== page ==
The apparatus of the invention does not require use of boilers, which are complex and generate gas fumes and use scarce resources, nor does it require any other type of heat source. The apparatus of this invention also eliminates the need to flush contaminated water into a sewage disposal system risking its contamination. All that is required by the apparatus of this invention is a source of compressed gas to atomize the water. Thus, the apparatus is very efficient.
Other advantages of the apparatus of the invention will be apparent from the following detailed description and the accompanying drawings.
The invention is described in more detail hereinafter with reference to the accompanying drawings, wherein like reference characters refer to the same parts throughout the several views and in which:
FIG. 1 is a front elevational view of dry cleaning apparatus which includes various embodiments of the present invention;
FIG. 2 is a perspective view of a water separator which is normally included in conventional dry cleaning apparatus;
FIG. 3 is a cross-sectional view of the water separator, taken along the line 3--3 in FIG. 2.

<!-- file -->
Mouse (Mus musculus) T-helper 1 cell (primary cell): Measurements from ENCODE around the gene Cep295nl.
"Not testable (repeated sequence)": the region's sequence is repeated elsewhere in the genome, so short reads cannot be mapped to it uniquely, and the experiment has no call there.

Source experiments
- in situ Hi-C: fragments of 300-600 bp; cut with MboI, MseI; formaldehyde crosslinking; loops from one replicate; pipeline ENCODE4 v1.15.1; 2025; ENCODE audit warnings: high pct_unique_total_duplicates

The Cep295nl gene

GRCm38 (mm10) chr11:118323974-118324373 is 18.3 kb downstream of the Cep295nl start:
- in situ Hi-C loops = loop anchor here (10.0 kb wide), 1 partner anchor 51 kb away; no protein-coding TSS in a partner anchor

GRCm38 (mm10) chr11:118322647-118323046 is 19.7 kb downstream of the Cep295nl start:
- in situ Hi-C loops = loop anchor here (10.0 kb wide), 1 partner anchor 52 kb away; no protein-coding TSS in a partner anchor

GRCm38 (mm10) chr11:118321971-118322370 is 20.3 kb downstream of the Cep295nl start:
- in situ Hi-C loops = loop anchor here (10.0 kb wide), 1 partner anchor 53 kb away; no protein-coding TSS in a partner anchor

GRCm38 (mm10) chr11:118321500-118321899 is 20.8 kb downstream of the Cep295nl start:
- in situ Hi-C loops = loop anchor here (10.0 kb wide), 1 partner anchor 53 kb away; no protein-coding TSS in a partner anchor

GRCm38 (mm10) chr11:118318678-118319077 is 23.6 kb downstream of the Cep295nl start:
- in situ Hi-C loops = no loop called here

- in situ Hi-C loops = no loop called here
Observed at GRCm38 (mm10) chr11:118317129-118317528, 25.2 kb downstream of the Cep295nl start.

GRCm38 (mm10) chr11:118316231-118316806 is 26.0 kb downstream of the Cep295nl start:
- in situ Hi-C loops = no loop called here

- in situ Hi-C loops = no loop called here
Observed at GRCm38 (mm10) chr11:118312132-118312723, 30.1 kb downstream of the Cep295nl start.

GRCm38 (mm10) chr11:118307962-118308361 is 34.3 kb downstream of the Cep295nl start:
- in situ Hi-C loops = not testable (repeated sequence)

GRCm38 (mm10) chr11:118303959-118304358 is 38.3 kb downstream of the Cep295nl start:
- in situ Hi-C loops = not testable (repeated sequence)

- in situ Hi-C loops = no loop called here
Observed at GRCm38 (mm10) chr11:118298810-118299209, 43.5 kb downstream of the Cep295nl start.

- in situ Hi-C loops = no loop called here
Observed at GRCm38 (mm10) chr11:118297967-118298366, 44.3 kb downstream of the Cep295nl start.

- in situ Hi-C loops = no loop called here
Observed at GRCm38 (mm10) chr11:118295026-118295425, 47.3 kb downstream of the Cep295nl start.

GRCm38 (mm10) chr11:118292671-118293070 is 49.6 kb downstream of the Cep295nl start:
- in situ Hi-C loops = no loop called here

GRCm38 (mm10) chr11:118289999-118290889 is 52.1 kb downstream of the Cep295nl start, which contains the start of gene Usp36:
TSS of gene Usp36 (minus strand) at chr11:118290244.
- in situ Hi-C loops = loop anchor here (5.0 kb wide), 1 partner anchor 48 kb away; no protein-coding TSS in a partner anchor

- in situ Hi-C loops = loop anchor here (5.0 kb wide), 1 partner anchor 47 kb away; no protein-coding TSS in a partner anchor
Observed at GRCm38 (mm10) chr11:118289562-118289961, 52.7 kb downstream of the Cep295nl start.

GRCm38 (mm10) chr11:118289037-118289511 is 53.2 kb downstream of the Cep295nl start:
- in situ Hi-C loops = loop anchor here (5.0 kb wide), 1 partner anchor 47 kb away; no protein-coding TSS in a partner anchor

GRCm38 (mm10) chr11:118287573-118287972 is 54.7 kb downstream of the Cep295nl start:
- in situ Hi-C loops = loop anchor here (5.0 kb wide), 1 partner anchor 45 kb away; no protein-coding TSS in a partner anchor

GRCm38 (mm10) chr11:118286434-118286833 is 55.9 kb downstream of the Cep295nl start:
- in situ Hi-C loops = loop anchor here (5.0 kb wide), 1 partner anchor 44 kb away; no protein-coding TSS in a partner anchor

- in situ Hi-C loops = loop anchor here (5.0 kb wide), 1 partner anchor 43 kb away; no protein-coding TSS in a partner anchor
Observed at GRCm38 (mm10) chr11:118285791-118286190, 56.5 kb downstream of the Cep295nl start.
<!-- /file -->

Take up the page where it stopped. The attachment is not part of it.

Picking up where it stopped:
FIG. 4 is a front elevational, partially cut-away, view of the access door area of dry cleaning apparatus;
FIG. 5 is a cross-sectional view taken along line 5--5 in FIG. 4;
FIG. 6 is a cross-sectional view of a preferred embodiment of atomizing apparatus used in the practice of this invention, taken along 6--6 in FIG. 1;
FIG. 7 is an enlarged view of the ball valve and its filter assembly; and
FIG. 8 is a schematic diagram illustrating dry cleaning apparatus which embodies apparatus of this invention.
In FIG. 1 there is shown a front elevational view of dry cleaning apparatus 10 which embodies improvements of the present invention. The dry cleaning apparatus comprises a washer member 12 which includes a front access opening (normally in a generally vertical plane). A door 14 covers the access opening and may be moved between open and closed positions. The door includes a lever 14A on one side and hinge 14B on the opposite side edge to movably fasten the door 14 to the washer member 12.